Emergency, acute and obstetrics services to be withdrawn in Sundre following provincial cuts

Rimbey doctor to quit after COVID-19 pandemic

Physicians from a Sundre clinic have posted an emotional video announcing their plan to discontinue obstetrics, acute care and emergency department services, citing cuts to rural doctors’ compensation.

Physicians at Moose and Squirrel Medical say the changes are designed to ensure the clinic, which serves more than 4,000 patients in the Sundre and Caroline areas, can remain open after a new funding model was introduced April 1.

The master agreement between Alberta physicians and the government ended March 31. Conversations have been ongoing since late last year, but negotiations have failed.

Total physician compensation remains flat at $5.4 billion in the government’s 2020-21 budget, but the new framework will change how doctors are paid for their work.

Dr. Robert Warren, a physician at the Sundre clinic, said the cuts impact rural medicine and rural practitioners.

“It’s almost as though it was designed to have maximum impact on rural doctors, because the cuts applied heavily to doctors who practice in clinics. And then again in another set of cuts to those who work in rural emergency departments and hospitals,” he said.

The clinic’s doctors will no longer be able to see patients in the emergency department in about 90 days.

“That means our physicians will no longer be working in the Sundre emergency room, or looking after patients when they’re admitted to Sundre hospital. This is the model you see practised in the city all the time,” said Dr. Vesta Michelle Warren.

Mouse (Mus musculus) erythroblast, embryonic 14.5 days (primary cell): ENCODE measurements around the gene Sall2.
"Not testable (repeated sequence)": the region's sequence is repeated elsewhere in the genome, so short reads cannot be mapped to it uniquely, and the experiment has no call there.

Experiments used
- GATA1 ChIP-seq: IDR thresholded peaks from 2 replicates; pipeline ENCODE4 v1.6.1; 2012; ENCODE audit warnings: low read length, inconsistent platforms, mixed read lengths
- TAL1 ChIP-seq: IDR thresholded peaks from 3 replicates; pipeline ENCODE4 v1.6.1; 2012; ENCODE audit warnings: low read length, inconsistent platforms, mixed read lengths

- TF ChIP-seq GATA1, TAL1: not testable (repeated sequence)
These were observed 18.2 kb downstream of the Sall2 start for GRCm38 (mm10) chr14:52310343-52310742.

“We’re devastated that it’s come to this, but this is the consequences of the government’s decision, and if we don’t react or change, we won’t be here at all,” she said.

On Sunday, Health Minister Tyler Shandro said there will be no reduction to services at Sundre hospital, or to other health care services in the community.

“If these physicians choose to voluntarily give up their privileges, we will immediately bring in replacement physicians to provide those services,” he said.

Warren said he predicts many rural doctors across the province will be wrestling with similar decisions as a result of the fee changes.

Dr. Cian Hackett, in Rimbey, said in an open letter on Facebook that once the COVID-19 pandemic is over, he will no longer be working in Rimbey.

“The net effect of these changes is that the relative compensation being offered to work in Rimbey hospital to provide emergency department coverage and after-hours care is so poor, that it does not make sense to continue to offer these services,” said Hackett.

“Rural physician groups are being forced to choose between working in their clinics, or their local hospital. When this pandemic is over, I will choose neither. I will choose to work somewhere I feel valued and respected,” he added.

Seven physicians in Stettler have handed in their resignations as a result of the changes by the government, CTV News has reported. It said the doctors decided to quit emergency room practices at the Stettler Hospital and Care Centre.

In late March, around 800 doctors sent an open letter to the UCP government asking the province to delay the health-care changes.

In their letter, physicians said it’s not the time to under-resource doctors.

“COVID-19 is spreading like a wildfire in this province,” the letter said.

“Physicians and medical support staff are performing beyond their means and are doing so with fewer resources.”

With files from The Canadian Press



mamta.lulla@reddeeradvocate.com

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